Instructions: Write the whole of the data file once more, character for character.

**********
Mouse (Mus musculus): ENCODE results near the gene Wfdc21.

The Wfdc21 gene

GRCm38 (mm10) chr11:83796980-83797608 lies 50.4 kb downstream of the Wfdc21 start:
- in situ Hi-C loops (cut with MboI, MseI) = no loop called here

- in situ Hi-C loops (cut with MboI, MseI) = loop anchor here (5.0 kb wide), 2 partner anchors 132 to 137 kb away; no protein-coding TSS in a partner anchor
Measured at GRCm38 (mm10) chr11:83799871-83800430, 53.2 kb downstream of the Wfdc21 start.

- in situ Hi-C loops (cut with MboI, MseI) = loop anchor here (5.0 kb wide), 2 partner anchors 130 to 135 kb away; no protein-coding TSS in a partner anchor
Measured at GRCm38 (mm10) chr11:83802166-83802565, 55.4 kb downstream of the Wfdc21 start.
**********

Mouse (Mus musculus): ENCODE results near the gene Wfdc21.

The Wfdc21 gene

GRCm38 (mm10) chr11:83796980-83797608 lies 50.4 kb downstream of the Wfdc21 start:
- in situ Hi-C loops (cut with MboI, MseI) = no loop called here

- in situ Hi-C loops (cut with MboI, MseI) = loop anchor here (5.0 kb wide), 2 partner anchors 132 to 137 kb away; no protein-coding TSS in a partner anchor
Measured at GRCm38 (mm10) chr11:83799871-83800430, 53.2 kb downstream of the Wfdc21 start.

- in situ Hi-C loops (cut with MboI, MseI) = loop anchor here (5.0 kb wide), 2 partner anchors 130 to 135 kb away; no protein-coding TSS in a partner anchor
Measured at GRCm38 (mm10) chr11:83802166-83802565, 55.4 kb downstream of the Wfdc21 start.